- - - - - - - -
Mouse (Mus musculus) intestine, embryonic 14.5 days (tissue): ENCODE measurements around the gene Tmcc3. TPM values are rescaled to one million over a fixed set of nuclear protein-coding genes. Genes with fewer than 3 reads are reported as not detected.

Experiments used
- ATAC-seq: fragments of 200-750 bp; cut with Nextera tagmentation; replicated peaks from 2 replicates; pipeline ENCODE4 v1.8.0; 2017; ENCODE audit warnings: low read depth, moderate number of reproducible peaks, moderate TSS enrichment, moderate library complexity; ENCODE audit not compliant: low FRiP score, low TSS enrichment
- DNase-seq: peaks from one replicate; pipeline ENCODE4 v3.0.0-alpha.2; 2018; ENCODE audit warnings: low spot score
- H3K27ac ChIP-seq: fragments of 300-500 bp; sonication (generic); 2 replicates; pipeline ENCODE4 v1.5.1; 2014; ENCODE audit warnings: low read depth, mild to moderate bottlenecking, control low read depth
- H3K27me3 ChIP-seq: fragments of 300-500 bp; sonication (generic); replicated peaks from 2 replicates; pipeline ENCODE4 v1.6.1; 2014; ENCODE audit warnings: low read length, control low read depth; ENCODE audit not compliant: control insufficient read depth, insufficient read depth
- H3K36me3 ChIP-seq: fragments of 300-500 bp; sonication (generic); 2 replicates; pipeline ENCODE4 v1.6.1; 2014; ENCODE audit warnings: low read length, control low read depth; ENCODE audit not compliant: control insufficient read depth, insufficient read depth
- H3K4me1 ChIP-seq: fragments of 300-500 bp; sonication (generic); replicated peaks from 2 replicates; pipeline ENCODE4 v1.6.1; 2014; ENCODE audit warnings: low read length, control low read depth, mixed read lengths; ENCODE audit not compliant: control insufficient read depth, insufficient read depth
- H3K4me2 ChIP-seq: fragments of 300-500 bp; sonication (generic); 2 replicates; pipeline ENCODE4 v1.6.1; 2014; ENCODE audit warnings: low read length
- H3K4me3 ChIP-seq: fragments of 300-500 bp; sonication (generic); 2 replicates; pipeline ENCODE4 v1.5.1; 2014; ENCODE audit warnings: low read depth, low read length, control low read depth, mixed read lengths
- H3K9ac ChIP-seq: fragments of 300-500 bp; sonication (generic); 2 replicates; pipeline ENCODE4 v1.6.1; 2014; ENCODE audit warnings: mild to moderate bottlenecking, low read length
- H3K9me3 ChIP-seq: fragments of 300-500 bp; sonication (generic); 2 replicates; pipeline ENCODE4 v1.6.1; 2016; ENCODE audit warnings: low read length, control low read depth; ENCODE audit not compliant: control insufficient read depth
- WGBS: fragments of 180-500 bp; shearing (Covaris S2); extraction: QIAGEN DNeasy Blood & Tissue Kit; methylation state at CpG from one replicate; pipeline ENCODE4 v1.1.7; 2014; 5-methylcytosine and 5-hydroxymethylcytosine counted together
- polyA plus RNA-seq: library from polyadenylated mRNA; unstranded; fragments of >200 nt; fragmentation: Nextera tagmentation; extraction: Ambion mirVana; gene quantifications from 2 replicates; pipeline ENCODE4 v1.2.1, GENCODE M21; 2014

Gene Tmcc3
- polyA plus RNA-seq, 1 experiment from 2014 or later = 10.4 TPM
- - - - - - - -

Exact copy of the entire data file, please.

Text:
Mouse (Mus musculus) intestine, embryonic 14.5 days (tissue): ENCODE measurements around the gene Tmcc3. TPM values are rescaled to one million over a fixed set of nuclear protein-coding genes. Genes with fewer than 3 reads are reported as not detected.

Experiments used
- ATAC-seq: fragments of 200-750 bp; cut with Nextera tagmentation; replicated peaks from 2 replicates; pipeline ENCODE4 v1.8.0; 2017; ENCODE audit warnings: low read depth, moderate number of reproducible peaks, moderate TSS enrichment, moderate library complexity; ENCODE audit not compliant: low FRiP score, low TSS enrichment
- DNase-seq: peaks from one replicate; pipeline ENCODE4 v3.0.0-alpha.2; 2018; ENCODE audit warnings: low spot score
- H3K27ac ChIP-seq: fragments of 300-500 bp; sonication (generic); 2 replicates; pipeline ENCODE4 v1.5.1; 2014; ENCODE audit warnings: low read depth, mild to moderate bottlenecking, control low read depth
- H3K27me3 ChIP-seq: fragments of 300-500 bp; sonication (generic); replicated peaks from 2 replicates; pipeline ENCODE4 v1.6.1; 2014; ENCODE audit warnings: low read length, control low read depth; ENCODE audit not compliant: control insufficient read depth, insufficient read depth
- H3K36me3 ChIP-seq: fragments of 300-500 bp; sonication (generic); 2 replicates; pipeline ENCODE4 v1.6.1; 2014; ENCODE audit warnings: low read length, control low read depth; ENCODE audit not compliant: control insufficient read depth, insufficient read depth
- H3K4me1 ChIP-seq: fragments of 300-500 bp; sonication (generic); replicated peaks from 2 replicates; pipeline ENCODE4 v1.6.1; 2014; ENCODE audit warnings: low read length, control low read depth, mixed read lengths; ENCODE audit not compliant: control insufficient read depth, insufficient read depth
- H3K4me2 ChIP-seq: fragments of 300-500 bp; sonication (generic); 2 replicates; pipeline ENCODE4 v1.6.1; 2014; ENCODE audit warnings: low read length
- H3K4me3 ChIP-seq: fragments of 300-500 bp; sonication (generic); 2 replicates; pipeline ENCODE4 v1.5.1; 2014; ENCODE audit warnings: low read depth, low read length, control low read depth, mixed read lengths
- H3K9ac ChIP-seq: fragments of 300-500 bp; sonication (generic); 2 replicates; pipeline ENCODE4 v1.6.1; 2014; ENCODE audit warnings: mild to moderate bottlenecking, low read length
- H3K9me3 ChIP-seq: fragments of 300-500 bp; sonication (generic); 2 replicates; pipeline ENCODE4 v1.6.1; 2016; ENCODE audit warnings: low read length, control low read depth; ENCODE audit not compliant: control insufficient read depth
- WGBS: fragments of 180-500 bp; shearing (Covaris S2); extraction: QIAGEN DNeasy Blood & Tissue Kit; methylation state at CpG from one replicate; pipeline ENCODE4 v1.1.7; 2014; 5-methylcytosine and 5-hydroxymethylcytosine counted together
- polyA plus RNA-seq: library from polyadenylated mRNA; unstranded; fragments of >200 nt; fragmentation: Nextera tagmentation; extraction: Ambion mirVana; gene quantifications from 2 replicates; pipeline ENCODE4 v1.2.1, GENCODE M21; 2014

Gene Tmcc3
- polyA plus RNA-seq, 1 experiment from 2014 or later = 10.4 TPM